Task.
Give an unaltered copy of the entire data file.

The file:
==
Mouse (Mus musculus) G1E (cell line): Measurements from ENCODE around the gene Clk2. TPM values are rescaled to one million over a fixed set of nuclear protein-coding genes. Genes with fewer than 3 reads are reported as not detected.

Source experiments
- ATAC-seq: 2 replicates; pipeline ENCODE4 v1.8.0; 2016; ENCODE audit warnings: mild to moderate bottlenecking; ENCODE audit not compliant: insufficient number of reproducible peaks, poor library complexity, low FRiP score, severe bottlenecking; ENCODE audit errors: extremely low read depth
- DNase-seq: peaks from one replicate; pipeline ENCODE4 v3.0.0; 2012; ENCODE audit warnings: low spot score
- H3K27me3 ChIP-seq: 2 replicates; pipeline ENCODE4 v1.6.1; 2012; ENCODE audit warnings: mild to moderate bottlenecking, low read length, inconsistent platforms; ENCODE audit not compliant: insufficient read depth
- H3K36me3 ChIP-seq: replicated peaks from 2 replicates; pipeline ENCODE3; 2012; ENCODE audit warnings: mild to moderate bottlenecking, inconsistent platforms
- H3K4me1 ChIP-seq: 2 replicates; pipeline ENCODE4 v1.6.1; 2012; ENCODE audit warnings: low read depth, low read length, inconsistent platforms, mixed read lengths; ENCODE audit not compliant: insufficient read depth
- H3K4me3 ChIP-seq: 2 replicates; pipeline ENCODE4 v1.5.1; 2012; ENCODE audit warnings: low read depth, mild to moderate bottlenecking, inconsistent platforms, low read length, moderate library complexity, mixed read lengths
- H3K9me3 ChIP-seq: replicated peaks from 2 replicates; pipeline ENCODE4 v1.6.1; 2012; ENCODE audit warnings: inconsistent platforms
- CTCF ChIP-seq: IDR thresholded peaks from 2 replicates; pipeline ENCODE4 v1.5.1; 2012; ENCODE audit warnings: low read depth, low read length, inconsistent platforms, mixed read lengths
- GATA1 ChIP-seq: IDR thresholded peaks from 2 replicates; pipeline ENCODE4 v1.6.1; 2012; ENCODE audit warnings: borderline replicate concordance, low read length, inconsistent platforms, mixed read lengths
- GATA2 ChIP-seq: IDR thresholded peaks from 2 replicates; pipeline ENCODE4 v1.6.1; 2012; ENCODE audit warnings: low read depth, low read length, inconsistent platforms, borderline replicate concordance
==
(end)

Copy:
Mouse (Mus musculus) G1E (cell line): Measurements from ENCODE around the gene Clk2. TPM values are rescaled to one million over a fixed set of nuclear protein-coding genes. Genes with fewer than 3 reads are reported as not detected.

Source experiments
- ATAC-seq: 2 replicates; pipeline ENCODE4 v1.8.0; 2016; ENCODE audit warnings: mild to moderate bottlenecking; ENCODE audit not compliant: insufficient number of reproducible peaks, poor library complexity, low FRiP score, severe bottlenecking; ENCODE audit errors: extremely low read depth
- DNase-seq: peaks from one replicate; pipeline ENCODE4 v3.0.0; 2012; ENCODE audit warnings: low spot score
- H3K27me3 ChIP-seq: 2 replicates; pipeline ENCODE4 v1.6.1; 2012; ENCODE audit warnings: mild to moderate bottlenecking, low read length, inconsistent platforms; ENCODE audit not compliant: insufficient read depth
- H3K36me3 ChIP-seq: replicated peaks from 2 replicates; pipeline ENCODE3; 2012; ENCODE audit warnings: mild to moderate bottlenecking, inconsistent platforms
- H3K4me1 ChIP-seq: 2 replicates; pipeline ENCODE4 v1.6.1; 2012; ENCODE audit warnings: low read depth, low read length, inconsistent platforms, mixed read lengths; ENCODE audit not compliant: insufficient read depth
- H3K4me3 ChIP-seq: 2 replicates; pipeline ENCODE4 v1.5.1; 2012; ENCODE audit warnings: low read depth, mild to moderate bottlenecking, inconsistent platforms, low read length, moderate library complexity, mixed read lengths
- H3K9me3 ChIP-seq: replicated peaks from 2 replicates; pipeline ENCODE4 v1.6.1; 2012; ENCODE audit warnings: inconsistent platforms
- CTCF ChIP-seq: IDR thresholded peaks from 2 replicates; pipeline ENCODE4 v1.5.1; 2012; ENCODE audit warnings: low read depth, low read length, inconsistent platforms, mixed read lengths
- GATA1 ChIP-seq: IDR thresholded peaks from 2 replicates; pipeline ENCODE4 v1.6.1; 2012; ENCODE audit warnings: borderline replicate concordance, low read length, inconsistent platforms, mixed read lengths
- GATA2 ChIP-seq: IDR thresholded peaks from 2 replicates; pipeline ENCODE4 v1.6.1; 2012; ENCODE audit warnings: low read depth, low read length, inconsistent platforms, borderline replicate concordance